Tag: Coronavirus

Coronavirus in Austin, Texas: What to know Dec. 2

Here are the latest COVID-19 updates, closures and postponements in Central Texas for Wednesday, Dec. 2.

AUSTIN, Texas — Editor’s note: This blog is no longer active. For the latest updates, check out our new blog here.

KVUE is keeping you updated with the latest coronavirus and COVID-19 news in the Austin area.

Scroll down for the top headlines and latest updates in KVUE’s Dec. 2 live blog.

  • Texas: More than 1.2 million cases have been reported in the state, and more than 21,700 people in Texas have died, according to the Texas Department of State Health Services.
  • Central Texas counties: 
    • Travis County: At least 39,037 cases have been reported and at least 486 people have died. At least 35,905 people have recovered from the virus.
    • Hays County: At least 7,526 confirmed cases have been reported and at least 104 people have died. At least 6,684 people have recovered from the virus.
    • Williamson County: At least 13,674 cases have been reported in the county and at least 165 people have died. At least 12,673 people have recovered from the virus.

8 p.m. – Premier ER and Urgent Care says it now has the capability to test for influenza A/B and COVID-19 all with a single swab. 

“COVID-19 has been challenging in many ways. We see patients every day who are scared and concerned with not feeling well and what care they many need. Our team remains committed to partnering with community leaders and we participate with both local and national groups to stay informed, updated on this virus and learn as much as we can. Things continue to change quickly, and we are very excited to serve our community with the ability to offer one swab for multiple tests,” said Kristina Holcomb, the vice president of communications and patient relations for Premier.

5:50 p.m. – Travis County health authorities report 280 new cases and two more deaths. There have now been 39,037 cases, 35,905 recoveries and 486 deaths reported.

The Giddings State School reports one new positive case from a teacher. The employee has not been on campus since Nov. 19 and this is the first positive case since Nov. 4.  A total of 46 staff members and 89 youth have now tested positive.

5:15 p.m. – The Hays County Local Health Department reports 97 new lab-confirmed cases, one new hospitalization, three new hospital discharges and 78 additional people now considered recovered. The total number of individuals considered recovered is 6,684. The total number of lab-confirmed cases is 7,526 with 738 of those considered active.

Williamson County added one more death today, bringing the total to 165. There have now been a total of 13,674 cases and 12,673 recoveries.

5 p.m. – Texas reports 14,758 new cases for a total of 1,200,674. The 7-day average is still down from a week ago due to a lull in reported cases over the Thanksgiving holiday weekend, but it is up over the past two days.

The

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Many Americans Ignored Thanksgiving Travel Warnings From CDC, Data Show : Coronavirus Updates : NPR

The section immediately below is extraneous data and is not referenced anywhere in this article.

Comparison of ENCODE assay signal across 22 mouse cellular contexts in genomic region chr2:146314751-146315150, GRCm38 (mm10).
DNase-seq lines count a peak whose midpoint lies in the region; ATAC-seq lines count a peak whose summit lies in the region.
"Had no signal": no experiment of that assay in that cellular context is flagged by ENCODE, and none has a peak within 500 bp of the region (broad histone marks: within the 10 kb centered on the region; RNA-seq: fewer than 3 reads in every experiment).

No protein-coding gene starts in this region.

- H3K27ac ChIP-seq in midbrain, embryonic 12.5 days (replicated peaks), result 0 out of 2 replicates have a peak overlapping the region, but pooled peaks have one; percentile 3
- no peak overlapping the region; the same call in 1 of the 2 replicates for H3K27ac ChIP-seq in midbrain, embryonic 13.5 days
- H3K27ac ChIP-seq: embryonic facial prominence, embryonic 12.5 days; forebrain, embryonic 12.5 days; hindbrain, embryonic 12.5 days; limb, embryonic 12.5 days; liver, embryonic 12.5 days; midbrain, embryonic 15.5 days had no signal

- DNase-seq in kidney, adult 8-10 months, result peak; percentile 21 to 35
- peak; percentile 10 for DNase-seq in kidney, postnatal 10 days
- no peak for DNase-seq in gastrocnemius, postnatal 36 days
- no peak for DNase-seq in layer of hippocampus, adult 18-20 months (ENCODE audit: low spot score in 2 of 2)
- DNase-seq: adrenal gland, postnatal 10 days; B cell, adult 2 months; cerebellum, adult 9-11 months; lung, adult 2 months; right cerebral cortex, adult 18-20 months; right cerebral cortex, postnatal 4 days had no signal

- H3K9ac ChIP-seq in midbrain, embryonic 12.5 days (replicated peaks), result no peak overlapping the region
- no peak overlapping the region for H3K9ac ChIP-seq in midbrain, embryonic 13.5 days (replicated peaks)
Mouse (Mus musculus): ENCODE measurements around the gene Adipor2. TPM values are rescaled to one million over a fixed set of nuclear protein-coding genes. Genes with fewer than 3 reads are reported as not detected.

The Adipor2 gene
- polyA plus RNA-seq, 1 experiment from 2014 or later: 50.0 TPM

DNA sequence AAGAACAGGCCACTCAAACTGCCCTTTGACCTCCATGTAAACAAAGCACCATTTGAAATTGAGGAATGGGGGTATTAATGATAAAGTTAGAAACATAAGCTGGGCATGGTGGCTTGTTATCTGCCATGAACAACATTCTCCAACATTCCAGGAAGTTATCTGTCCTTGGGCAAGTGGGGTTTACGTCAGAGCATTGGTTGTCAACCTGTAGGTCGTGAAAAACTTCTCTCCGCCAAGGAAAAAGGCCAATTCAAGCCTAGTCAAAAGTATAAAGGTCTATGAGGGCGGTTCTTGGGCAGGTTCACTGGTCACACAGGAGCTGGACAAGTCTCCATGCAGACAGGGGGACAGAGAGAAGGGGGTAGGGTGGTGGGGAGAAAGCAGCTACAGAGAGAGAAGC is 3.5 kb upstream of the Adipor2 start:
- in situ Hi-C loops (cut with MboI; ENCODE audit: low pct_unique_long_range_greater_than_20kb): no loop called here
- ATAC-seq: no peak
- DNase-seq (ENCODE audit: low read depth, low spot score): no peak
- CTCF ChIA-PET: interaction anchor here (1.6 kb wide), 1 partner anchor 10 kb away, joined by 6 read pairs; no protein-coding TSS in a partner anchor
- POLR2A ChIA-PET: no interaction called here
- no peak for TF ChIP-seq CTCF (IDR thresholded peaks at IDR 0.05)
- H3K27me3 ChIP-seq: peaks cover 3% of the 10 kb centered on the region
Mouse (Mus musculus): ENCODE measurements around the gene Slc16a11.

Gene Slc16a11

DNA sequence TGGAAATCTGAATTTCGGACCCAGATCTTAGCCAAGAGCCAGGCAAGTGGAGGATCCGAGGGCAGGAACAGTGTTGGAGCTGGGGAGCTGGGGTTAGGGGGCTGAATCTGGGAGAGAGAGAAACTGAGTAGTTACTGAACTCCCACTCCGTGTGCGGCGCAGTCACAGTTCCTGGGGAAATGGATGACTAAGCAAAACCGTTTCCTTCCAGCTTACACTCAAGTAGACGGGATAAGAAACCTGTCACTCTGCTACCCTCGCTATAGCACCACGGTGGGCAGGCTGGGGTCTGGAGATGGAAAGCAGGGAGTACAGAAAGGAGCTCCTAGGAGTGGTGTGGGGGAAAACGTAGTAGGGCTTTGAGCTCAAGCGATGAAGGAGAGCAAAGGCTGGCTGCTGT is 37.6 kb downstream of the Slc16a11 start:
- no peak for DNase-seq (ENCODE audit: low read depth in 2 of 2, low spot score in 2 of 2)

More Americans stayed home for Thanksgiving this year compared with last year — but by relatively small margins.

An NPR analysis of mobile phone location data showed that 42% of Americans with smartphones remained home, up from 36% last year.

The Centers for Disease Control and Prevention repeatedly urged people to avoid holiday travel because of the COVID-19 pandemic. Despite the warnings, 13% of Americans still traveled a significant distance, the data showed, although that number was down from 17% last year.

Ali Mokdad, from the University of Washington, said that ideally, more people would have stayed home given the high case rates. “This level of travel will unfortunately lead to a rise in cases,” said Mokdad, who is the chief strategy officer for Population Health.

Data, provided to NPR by SafeGraph, are based on tracking the locations of about 18 million mobile phones across the United States. NPR analyzed the anonymized data to determine the percentage of people who stayed at their “home” location for Thanksgiving as well as the percentage who traveled 31 miles or more.

Thanksgiving week is usually one of the busiest travel periods of the year, but 2020 was expected to end an 11-year trend of travel growth going back to the 2008-09 Great Recession. Car travel had been expected to decrease by at least 10%, while accounting for a higher overall proportion of travel, as fewer people were expected to fly, according to AAA.

In fact, air travel this year was less than half of what it was for the same holiday period in 2019, according to the Transportation Security Administration.

Despite the decrease, the number of air passengers hovered at around 1 million per day for a majority of the week leading up to Thanksgiving, the highest it has been since mid-March, when the pandemic began to ramp up in the U.S. Air traffic has been steadily increasing the last few months, even as the country recorded some of its highest new daily coronavirus case counts. In the week leading up to Thanksgiving Day alone, the U.S. saw about 1 million new cases.

TSA spokesperson Lisa Farbstein noted there had been no issues with passenger volume on Thanksgiving Day. To account for more travelers during the travel period, the TSA “opened additional checkpoint lanes to help ensure low wait times and allow for social distancing.”

SafeGraph’s metrics cannot capture what people did when they left home or what safety measures they took to mitigate their risk of contracting or spreading the coronavirus. SafeGraph’s data also cannot account for whether those who left home went to houses within their social bubble.